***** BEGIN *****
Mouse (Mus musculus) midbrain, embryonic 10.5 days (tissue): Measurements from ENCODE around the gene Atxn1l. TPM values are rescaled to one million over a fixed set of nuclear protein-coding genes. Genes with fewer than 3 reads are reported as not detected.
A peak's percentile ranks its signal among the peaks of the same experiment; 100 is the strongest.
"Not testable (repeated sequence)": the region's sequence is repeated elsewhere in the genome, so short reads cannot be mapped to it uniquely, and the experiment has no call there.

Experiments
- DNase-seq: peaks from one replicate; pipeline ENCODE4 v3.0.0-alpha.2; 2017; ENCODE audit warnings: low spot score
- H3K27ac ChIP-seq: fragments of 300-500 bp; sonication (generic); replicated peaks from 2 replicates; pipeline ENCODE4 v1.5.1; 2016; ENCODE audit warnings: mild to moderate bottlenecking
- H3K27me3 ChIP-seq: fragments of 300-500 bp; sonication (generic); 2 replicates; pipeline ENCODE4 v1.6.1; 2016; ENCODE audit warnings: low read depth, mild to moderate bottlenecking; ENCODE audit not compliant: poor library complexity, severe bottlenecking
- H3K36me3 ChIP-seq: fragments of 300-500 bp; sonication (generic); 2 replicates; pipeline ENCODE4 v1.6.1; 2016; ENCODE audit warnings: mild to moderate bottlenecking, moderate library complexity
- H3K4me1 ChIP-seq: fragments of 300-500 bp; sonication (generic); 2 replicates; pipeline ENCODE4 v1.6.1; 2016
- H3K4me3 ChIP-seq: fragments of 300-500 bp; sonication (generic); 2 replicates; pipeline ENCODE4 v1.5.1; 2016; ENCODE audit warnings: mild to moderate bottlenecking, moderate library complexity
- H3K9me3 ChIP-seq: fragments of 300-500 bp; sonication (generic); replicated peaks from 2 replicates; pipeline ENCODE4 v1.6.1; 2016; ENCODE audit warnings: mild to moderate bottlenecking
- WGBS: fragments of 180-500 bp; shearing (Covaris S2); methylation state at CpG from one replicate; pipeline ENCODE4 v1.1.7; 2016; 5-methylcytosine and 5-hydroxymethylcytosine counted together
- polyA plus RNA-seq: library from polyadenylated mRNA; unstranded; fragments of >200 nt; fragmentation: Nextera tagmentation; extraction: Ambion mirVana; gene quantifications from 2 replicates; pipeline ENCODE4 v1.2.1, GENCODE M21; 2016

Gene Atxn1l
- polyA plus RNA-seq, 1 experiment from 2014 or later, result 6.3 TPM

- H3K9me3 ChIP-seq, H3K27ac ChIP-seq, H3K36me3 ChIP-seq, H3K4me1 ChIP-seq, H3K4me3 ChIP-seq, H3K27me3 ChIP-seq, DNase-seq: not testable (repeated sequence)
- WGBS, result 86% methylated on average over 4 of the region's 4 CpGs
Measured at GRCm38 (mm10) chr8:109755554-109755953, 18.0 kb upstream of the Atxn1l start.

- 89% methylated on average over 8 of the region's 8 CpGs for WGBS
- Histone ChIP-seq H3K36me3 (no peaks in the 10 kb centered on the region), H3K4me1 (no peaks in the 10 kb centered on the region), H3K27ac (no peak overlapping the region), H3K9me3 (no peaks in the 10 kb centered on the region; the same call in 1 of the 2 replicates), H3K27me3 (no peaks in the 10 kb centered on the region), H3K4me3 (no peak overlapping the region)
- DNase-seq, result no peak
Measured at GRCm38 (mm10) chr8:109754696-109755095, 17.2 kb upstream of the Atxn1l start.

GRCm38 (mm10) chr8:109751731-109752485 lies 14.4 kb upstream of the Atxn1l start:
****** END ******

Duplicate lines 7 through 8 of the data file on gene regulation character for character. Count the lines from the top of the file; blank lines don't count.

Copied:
- H3K27me3 ChIP-seq: fragments of 300-500 bp; sonication (generic); 2 replicates; pipeline ENCODE4 v1.6.1; 2016; ENCODE audit warnings: low read depth, mild to moderate bottlenecking; ENCODE audit not compliant: poor library complexity, severe bottlenecking
- H3K36me3 ChIP-seq: fragments of 300-500 bp; sonication (generic); 2 replicates; pipeline ENCODE4 v1.6.1; 2016; ENCODE audit warnings: mild to moderate bottlenecking, moderate library complexity